This week the One Book Interview brings you a life-long horror enthusiast writing out of the Northeast of England. (Somewhere near Winterfell, I think.)
A writer who “enjoys exploring the darknesses and weaknesses within the human psyche,” Rachael enjoys reading works by Shirley Jackson, John Ajvide Lindqvist, Joe Hill, Susan Hill, Ramsey
Bolton Campbell (Two ASOIAF jokes in as many paragraphs. I’m on a roll!), Stephen King (AKA The Man) and George R. R. Martin.
Good people of the Internet, the horror author that is Rachael Dixon.
Name one book:
1 – everyone should read
Bram Stoker’s Dracula. Stoker manages to stoke the imagination of the reader with a classic tale that’s filled with fear, hope, love, lust, dread and vampires. Need I say more?
2 – you would take with you if you were going to be marooned on Mars
We Have Always Lived in the Castle by Shirley Jackson. It’s a very short book, but it’s quirky, funny and disturbing in equal measure. I doubt I’d ever get bored of reading it. The main character, Merricat, is as mad as a box of frogs, so I reckon she’d be wonderful company to have with me on Mars.
3 – you took a chance on and were pleasantly surprised by
A Game of Thrones by George R R Martin. Usually I don’t read epic fantasy, but wow this really paid off. So much so I went on to devour the rest of the A Song of Ice & Fire books and can’t wait till the next one is out!
4 – you’ve written that is your favourite
My latest novel, A Storytelling of Ravens. I had a lot of fun writing it and I think this really shows. I took the idea of four people being stranded in a cabin in the woods and let it run in all directions. The story has an immediate energy and doesn’t let up till the last page.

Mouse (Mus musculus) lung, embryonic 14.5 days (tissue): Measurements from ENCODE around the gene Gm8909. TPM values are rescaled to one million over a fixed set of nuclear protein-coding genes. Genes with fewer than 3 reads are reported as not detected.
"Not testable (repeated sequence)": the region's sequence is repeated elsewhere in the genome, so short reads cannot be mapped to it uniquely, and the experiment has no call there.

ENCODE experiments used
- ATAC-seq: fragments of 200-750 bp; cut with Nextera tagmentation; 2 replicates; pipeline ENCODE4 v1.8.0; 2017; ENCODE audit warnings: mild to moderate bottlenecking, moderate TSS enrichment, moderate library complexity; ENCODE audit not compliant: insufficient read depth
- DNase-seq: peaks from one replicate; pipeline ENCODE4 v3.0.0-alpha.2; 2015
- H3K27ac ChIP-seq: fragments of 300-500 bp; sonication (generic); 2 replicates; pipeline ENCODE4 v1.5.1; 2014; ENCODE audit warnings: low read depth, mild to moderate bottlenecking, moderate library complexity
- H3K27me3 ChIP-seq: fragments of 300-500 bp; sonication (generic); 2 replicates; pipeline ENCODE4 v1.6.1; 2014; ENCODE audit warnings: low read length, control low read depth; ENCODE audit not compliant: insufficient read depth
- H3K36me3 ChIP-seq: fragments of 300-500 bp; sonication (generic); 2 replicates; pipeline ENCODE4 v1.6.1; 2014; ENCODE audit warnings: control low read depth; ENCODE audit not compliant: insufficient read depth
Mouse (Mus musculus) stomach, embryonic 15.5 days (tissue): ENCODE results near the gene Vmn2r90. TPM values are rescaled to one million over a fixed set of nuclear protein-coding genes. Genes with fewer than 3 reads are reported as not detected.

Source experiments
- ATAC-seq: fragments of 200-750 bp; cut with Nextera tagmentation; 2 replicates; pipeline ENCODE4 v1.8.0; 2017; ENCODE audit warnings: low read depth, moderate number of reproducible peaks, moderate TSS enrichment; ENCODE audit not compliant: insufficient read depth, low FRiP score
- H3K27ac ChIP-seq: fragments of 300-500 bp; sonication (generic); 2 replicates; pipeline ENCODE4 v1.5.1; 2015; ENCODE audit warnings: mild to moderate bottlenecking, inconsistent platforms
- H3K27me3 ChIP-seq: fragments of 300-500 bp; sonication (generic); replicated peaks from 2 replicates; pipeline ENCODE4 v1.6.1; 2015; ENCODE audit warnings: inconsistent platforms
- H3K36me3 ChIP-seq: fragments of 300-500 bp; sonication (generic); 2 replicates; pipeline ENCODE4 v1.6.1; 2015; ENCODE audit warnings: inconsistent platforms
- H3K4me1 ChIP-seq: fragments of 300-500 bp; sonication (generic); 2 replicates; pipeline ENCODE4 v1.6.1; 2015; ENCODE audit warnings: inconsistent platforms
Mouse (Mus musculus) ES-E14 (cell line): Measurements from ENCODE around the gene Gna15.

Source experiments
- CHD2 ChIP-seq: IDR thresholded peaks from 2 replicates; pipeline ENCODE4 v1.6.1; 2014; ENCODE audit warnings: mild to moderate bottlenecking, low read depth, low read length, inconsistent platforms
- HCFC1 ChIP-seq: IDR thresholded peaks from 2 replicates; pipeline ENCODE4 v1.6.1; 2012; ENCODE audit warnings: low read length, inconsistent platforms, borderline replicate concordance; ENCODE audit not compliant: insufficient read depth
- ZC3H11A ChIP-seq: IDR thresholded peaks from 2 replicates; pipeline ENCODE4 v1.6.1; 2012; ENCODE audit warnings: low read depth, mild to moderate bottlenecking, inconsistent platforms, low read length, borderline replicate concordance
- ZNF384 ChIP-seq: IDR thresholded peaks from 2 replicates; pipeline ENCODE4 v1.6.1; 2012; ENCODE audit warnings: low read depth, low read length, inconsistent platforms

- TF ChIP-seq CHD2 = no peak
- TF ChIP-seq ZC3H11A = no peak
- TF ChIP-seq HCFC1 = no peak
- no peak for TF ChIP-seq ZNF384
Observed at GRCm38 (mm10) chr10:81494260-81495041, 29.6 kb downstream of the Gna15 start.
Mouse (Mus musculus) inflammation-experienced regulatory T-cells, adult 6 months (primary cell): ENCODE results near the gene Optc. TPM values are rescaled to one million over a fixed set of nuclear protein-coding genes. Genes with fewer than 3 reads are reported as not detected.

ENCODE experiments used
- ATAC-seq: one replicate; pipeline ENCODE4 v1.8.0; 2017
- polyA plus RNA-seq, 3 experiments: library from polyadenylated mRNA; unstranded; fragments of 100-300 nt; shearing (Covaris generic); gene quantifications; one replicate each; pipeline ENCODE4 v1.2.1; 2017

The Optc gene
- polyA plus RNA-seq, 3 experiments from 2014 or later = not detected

5 – that has influenced you most as a person
Fluke by James Herbert. I read it when I was about ten, when I was craving more than just children’s books. It inspired me greatly and gave me a thirst for the horror genre. I knew as soon as I’d finished reading it that that was what I wanted to do with my life: write horror fiction.
6 – that has influenced you most as a professional
Again, going back to Shirley Jackson: The Haunting of Hill House. Jackson writes the kind of horror that I prefer. Very character driven, psychological stuff. The anthropomorphism associated with Hill House and the ambivalent nature of Eleanor, the main character, makes the story very subjective and personal to the reader. As in, the reader can take from it what they will.
7 – of yours that prospective readers should start with if they want to get to know your work and where they can get it.
Emergence, my debut horror novel. It’s the story of a young widower who has to look to his ambiguous past in order to save his little girl from an unknown evil. It’s based in my hometown in the northeast of England, and this, I think, lends the story a certain grittiness and dose of believability.
You can find Rachael at: www.rhdixon.com
When reading and writing she enjoys exploring the darknesses and weaknesses within the human psyche, and she loves good strong characters that are flawed and put through their paces.
When not reading and writing she enjoys travelling (particularly wildlife-spotting jaunts involving bears, wolves and corvids), painting and drawing pet portraits, collecting animal skulls to put on her bookcases and drinking honey-flavoured Jack Daniels.